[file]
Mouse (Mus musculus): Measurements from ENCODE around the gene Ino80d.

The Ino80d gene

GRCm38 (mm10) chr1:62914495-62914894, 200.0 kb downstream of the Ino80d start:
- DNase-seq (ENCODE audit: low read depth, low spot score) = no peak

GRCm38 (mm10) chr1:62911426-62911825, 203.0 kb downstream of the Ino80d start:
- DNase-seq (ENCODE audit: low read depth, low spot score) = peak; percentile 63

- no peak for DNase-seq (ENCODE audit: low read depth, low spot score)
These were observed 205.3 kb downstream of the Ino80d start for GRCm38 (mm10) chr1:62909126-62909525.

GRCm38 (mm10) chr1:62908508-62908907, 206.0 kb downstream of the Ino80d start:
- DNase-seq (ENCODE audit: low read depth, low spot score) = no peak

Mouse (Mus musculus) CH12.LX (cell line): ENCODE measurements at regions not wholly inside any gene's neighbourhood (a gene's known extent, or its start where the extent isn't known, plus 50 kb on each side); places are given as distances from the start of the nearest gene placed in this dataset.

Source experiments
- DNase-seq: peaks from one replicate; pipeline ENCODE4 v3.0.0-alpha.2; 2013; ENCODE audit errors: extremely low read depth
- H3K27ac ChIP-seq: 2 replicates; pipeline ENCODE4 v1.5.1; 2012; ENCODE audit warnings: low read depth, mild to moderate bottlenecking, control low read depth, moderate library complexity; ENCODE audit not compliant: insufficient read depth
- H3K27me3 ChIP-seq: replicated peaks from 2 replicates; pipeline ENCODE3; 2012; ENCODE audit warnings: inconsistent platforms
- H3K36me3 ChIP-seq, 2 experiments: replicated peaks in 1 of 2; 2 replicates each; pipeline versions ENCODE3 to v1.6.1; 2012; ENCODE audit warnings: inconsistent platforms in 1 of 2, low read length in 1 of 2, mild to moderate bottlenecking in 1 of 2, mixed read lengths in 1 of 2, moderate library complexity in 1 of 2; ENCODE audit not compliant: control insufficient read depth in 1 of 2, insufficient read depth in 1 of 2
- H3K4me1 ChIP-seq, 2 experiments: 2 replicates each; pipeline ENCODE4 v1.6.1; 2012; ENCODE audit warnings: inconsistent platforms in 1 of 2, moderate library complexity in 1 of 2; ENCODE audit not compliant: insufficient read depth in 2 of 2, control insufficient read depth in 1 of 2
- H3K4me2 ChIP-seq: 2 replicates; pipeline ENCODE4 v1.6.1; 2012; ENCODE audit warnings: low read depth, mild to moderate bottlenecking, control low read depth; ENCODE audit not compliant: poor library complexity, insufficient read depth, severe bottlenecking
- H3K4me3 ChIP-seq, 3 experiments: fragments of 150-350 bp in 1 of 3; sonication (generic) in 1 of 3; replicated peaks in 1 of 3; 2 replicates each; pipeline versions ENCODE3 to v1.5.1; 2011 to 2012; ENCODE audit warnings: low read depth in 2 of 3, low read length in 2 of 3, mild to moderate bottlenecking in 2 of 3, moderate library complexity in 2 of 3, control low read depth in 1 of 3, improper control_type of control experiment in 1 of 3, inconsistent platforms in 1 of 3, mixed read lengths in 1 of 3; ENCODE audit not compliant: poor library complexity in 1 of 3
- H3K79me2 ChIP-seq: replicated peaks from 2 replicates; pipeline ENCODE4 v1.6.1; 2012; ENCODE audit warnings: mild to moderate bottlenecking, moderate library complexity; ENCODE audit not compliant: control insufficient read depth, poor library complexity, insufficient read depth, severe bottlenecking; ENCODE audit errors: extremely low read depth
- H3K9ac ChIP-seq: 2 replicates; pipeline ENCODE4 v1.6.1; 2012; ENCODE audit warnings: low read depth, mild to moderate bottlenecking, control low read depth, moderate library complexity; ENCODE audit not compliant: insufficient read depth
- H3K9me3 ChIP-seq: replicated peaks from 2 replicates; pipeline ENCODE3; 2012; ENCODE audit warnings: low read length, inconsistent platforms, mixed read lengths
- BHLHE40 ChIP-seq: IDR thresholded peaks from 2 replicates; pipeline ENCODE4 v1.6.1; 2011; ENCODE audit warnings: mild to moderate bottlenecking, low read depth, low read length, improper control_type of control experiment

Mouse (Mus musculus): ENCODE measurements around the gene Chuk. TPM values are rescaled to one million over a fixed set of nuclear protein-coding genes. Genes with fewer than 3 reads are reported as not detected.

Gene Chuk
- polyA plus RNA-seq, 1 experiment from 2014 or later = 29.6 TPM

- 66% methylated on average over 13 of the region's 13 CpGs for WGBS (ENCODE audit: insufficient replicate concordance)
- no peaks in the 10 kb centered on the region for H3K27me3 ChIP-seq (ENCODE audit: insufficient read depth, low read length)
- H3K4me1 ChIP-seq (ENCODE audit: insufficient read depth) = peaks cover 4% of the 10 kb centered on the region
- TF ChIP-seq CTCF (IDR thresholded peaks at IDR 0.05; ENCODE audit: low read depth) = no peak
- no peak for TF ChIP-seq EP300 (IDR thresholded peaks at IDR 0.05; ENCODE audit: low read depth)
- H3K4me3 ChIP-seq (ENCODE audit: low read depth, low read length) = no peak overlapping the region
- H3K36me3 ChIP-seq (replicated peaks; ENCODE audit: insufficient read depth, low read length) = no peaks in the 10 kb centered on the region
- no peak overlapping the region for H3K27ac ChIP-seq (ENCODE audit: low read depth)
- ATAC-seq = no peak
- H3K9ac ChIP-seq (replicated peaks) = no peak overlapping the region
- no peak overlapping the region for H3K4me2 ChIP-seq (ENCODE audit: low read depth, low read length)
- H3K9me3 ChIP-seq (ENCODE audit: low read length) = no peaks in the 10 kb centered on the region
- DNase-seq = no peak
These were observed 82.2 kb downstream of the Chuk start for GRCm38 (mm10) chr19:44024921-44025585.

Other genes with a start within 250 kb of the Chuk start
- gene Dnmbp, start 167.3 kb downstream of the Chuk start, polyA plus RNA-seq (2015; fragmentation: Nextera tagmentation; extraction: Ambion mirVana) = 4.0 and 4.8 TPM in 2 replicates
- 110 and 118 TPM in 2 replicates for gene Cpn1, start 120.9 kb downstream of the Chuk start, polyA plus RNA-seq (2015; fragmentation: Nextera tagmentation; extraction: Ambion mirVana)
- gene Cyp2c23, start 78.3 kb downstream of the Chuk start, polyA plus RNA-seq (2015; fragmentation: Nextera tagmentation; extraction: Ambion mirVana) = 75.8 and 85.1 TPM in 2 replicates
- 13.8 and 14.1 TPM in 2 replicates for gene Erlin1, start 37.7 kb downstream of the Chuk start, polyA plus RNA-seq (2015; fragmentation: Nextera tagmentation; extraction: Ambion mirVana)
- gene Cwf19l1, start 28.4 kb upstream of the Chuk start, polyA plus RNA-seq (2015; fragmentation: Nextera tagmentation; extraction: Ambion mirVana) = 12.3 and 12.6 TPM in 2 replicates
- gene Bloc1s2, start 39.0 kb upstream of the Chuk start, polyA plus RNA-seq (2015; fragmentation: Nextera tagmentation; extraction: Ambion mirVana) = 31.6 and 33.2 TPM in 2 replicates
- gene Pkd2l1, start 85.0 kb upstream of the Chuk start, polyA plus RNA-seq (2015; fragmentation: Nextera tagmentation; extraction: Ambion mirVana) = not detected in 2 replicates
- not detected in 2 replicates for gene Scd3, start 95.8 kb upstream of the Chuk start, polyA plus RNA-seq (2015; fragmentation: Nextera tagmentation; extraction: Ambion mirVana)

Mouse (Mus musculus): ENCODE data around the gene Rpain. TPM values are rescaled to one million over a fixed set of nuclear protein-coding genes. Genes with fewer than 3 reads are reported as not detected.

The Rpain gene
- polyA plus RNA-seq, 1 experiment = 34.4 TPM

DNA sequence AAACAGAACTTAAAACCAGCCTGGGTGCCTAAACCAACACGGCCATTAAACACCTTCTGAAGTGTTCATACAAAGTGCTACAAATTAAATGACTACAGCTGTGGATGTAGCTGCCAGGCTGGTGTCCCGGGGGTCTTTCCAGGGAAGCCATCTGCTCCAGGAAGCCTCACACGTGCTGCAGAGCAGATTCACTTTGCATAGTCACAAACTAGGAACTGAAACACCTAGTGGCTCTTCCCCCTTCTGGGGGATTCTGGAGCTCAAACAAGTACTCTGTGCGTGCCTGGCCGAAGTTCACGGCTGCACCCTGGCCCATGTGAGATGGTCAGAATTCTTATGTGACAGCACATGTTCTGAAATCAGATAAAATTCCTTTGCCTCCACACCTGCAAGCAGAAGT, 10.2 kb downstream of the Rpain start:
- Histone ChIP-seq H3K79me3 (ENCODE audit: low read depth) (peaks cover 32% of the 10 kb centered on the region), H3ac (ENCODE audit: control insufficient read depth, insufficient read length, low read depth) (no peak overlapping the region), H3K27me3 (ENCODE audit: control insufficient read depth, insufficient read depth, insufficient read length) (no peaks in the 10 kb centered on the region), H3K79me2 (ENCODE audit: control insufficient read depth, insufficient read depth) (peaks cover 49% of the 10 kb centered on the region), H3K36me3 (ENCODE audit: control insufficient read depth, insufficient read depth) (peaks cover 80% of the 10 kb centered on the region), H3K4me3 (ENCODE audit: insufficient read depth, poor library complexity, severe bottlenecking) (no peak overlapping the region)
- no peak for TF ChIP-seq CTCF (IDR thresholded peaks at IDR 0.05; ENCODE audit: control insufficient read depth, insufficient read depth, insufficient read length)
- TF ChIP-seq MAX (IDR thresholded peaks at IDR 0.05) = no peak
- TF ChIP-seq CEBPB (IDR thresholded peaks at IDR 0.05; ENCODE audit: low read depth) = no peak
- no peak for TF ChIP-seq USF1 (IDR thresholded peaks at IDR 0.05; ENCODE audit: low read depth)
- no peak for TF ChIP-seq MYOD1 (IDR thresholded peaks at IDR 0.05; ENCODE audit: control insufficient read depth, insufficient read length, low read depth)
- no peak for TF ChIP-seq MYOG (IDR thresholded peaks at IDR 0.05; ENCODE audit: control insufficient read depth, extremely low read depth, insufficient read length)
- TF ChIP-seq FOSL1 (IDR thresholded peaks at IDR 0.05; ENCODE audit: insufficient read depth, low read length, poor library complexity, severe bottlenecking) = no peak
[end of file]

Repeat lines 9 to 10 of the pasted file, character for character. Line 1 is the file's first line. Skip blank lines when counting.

GRCm38 (mm10) chr1:62908508-62908907, 206.0 kb downstream of the Ino80d start:
- DNase-seq (ENCODE audit: low read depth, low spot score) = no peak